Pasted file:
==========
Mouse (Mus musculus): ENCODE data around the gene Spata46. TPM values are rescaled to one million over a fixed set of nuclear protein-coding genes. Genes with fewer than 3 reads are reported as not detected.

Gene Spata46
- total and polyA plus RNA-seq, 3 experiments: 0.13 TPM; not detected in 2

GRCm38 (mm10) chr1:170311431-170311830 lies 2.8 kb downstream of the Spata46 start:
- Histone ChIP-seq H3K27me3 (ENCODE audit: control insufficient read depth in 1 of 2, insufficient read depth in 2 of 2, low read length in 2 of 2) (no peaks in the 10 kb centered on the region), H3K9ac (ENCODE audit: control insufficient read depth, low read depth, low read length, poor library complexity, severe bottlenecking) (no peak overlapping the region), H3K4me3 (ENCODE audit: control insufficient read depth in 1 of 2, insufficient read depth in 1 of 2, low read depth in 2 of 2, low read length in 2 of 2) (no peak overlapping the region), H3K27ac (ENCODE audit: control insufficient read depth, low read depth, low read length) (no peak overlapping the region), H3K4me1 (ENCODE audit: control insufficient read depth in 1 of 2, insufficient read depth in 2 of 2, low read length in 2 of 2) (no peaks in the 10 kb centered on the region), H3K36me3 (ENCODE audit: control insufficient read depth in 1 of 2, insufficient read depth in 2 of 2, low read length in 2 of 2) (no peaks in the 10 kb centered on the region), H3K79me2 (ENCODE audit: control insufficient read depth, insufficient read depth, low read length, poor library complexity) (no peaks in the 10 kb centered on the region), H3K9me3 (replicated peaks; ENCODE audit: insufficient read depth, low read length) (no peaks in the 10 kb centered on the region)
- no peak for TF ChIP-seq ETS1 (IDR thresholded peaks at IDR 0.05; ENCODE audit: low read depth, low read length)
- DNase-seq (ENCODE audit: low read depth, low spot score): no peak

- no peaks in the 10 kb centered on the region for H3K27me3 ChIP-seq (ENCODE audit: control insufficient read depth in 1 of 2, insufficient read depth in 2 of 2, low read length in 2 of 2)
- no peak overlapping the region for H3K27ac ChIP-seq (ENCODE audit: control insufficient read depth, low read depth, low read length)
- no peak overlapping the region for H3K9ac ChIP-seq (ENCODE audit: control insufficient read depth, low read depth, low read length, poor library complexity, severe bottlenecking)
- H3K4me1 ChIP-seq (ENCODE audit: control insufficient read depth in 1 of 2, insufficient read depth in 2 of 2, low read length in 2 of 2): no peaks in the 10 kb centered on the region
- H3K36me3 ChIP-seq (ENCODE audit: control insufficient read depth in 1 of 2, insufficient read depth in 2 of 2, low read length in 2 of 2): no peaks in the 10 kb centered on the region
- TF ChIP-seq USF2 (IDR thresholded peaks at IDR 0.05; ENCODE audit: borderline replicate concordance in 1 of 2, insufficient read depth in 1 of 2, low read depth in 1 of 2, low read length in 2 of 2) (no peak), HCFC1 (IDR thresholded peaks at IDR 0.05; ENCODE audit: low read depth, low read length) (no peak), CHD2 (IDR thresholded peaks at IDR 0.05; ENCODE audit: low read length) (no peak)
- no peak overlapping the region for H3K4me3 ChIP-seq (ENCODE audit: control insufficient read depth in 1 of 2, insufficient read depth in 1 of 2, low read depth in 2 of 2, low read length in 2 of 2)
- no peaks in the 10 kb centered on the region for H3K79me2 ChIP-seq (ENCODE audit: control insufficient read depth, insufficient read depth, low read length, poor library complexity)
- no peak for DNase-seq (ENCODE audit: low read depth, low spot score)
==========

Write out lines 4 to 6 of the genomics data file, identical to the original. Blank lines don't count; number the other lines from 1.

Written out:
GRCm38 (mm10) chr1:170311431-170311830 lies 2.8 kb downstream of the Spata46 start:
- Histone ChIP-seq H3K27me3 (ENCODE audit: control insufficient read depth in 1 of 2, insufficient read depth in 2 of 2, low read length in 2 of 2) (no peaks in the 10 kb centered on the region), H3K9ac (ENCODE audit: control insufficient read depth, low read depth, low read length, poor library complexity, severe bottlenecking) (no peak overlapping the region), H3K4me3 (ENCODE audit: control insufficient read depth in 1 of 2, insufficient read depth in 1 of 2, low read depth in 2 of 2, low read length in 2 of 2) (no peak overlapping the region), H3K27ac (ENCODE audit: control insufficient read depth, low read depth, low read length) (no peak overlapping the region), H3K4me1 (ENCODE audit: control insufficient read depth in 1 of 2, insufficient read depth in 2 of 2, low read length in 2 of 2) (no peaks in the 10 kb centered on the region), H3K36me3 (ENCODE audit: control insufficient read depth in 1 of 2, insufficient read depth in 2 of 2, low read length in 2 of 2) (no peaks in the 10 kb centered on the region), H3K79me2 (ENCODE audit: control insufficient read depth, insufficient read depth, low read length, poor library complexity) (no peaks in the 10 kb centered on the region), H3K9me3 (replicated peaks; ENCODE audit: insufficient read depth, low read length) (no peaks in the 10 kb centered on the region)
- no peak for TF ChIP-seq ETS1 (IDR thresholded peaks at IDR 0.05; ENCODE audit: low read depth, low read length)